As the irrigation season ramps up, commercial contractors are busy with start-ups and a backlog of installation work from the winter months. We checked in with Dave Shane, our Commercial Sales Manager, to discuss several common questions commercial contractors face on a regular basis in design/build installation work and various solutions.
1. Question: Should I install a master valve?
Answer: Yes! When the point of connection is pressurized potable water, a master valve is a worthwhile investment. It can protect the landscape from uncontrolled mainline breaks that can go undetected for days, weeks or longer.
Master valves are available in two configurations: normally closed and normally open.
- Normally closed valves are activated automatically by the controller whenever any station or program operates.
- Normally open valves are less common and are activated by the controller only when there is excess flow, making it necessary to shut down the mainline. A flow sensor is needed to determine excess flow and if it is in a lateral or the mainline.
Be sure to select the correct controller if designing with a normally open valve or a flow sensor. If in doubt, ask us. Central is here to help!
Some things to watch out for:
- Normally closed valves keep the main depressurized when zones are not operating. This prevents water waste in case of a mainline break when no flow sensor is used. But be careful: the mainline must recharge every time a program operates. That means high velocity while the main fills. High velocity can decrease the effective lifespan of the pipe and mainline fittings. In large systems where it may take five or more minutes for the main to reach adequate pressure, the zones that operate first essentially lose those minutes of effective irrigation.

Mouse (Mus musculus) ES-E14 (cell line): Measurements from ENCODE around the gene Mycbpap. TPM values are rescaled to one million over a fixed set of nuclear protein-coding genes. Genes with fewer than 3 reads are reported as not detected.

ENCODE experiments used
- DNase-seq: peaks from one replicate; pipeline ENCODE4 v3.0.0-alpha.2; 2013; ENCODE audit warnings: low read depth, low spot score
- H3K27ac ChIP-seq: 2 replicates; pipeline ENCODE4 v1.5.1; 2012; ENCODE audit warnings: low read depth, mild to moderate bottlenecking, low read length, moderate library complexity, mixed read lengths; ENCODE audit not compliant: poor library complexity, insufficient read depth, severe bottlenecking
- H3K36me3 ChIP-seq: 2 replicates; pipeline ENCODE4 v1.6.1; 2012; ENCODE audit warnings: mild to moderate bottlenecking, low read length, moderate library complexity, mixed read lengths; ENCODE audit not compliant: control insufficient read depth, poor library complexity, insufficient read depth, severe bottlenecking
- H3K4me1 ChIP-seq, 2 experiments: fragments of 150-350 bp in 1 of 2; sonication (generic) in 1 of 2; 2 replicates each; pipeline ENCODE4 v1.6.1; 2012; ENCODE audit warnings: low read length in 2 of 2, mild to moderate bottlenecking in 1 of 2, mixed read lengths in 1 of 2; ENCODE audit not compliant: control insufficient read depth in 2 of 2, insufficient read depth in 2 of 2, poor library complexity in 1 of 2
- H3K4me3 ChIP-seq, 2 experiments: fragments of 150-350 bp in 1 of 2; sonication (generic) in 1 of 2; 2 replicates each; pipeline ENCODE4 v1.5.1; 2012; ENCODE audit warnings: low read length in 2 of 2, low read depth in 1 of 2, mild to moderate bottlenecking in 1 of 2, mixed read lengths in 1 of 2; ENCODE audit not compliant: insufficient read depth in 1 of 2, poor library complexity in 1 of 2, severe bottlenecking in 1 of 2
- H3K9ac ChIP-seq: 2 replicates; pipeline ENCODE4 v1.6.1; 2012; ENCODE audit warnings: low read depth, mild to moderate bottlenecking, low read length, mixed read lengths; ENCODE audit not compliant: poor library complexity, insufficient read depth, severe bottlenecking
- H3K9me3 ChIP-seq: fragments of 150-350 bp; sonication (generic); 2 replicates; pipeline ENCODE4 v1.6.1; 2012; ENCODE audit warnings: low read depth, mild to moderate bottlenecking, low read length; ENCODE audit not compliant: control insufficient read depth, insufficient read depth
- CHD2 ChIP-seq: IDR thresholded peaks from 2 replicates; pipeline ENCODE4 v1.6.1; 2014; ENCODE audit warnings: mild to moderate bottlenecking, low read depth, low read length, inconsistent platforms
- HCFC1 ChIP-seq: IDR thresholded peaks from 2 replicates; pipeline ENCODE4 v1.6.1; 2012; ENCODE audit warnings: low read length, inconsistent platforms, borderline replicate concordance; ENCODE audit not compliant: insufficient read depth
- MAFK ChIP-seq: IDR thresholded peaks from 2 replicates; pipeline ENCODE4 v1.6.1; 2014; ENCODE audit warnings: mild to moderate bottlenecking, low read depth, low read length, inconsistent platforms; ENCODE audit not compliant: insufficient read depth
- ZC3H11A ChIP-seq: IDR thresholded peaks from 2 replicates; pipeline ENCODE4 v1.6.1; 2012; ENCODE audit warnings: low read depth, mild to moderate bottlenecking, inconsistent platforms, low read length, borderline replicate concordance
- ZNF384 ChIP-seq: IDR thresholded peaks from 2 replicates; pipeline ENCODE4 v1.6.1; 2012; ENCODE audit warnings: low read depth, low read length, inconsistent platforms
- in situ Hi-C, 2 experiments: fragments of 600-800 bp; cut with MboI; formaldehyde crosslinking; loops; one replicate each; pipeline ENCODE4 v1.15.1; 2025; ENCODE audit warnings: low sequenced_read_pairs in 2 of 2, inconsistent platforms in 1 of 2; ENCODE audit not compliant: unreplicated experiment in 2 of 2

- The master valve needs to be open when quick coupler valves are used. It can be opened manually – not the best choice – or from the controller by operating a blank station. Many commercial controllers can open the master valve automatically at user-defined times for hand watering when no irrigation is scheduled.
- Normally open valves keep the main constantly pressurized, increasing the pipe lifespan and providing easy access to water through quick couplers. The main should be protected by a flow sensor and a controller capable of activating the valve for excess flow caused by a break.
Be aware that normally open valves hardly ever operate, sometimes only once a year or every several years. They can potentially fail to operate when called on to save the day. Some controllers can “exercise” the valve at user-defined intervals, perhaps every 30 days for two minutes when no irrigation is scheduled.
2. Question: Where should I locate the controller?
Answer: The controller should always be in a secure location but also needs to be accessible for programming, manual operation, and maintenance. Controllers could be wall-mounted indoors or outdoors or pedestal-mounted, along a roadway or another convenient location away from a building.
Several factors should be considered when picking a controller location:
- Is it a two-wire or conventionally wired system? Two-wire can run further than conventional wire, so the controller location relative to its valves is not as critical.
- How often will the controller be accessed? It could take a lot of valuable time to gain entry to a secure location. When operating from a remote or cloud-based app, location is not as critical.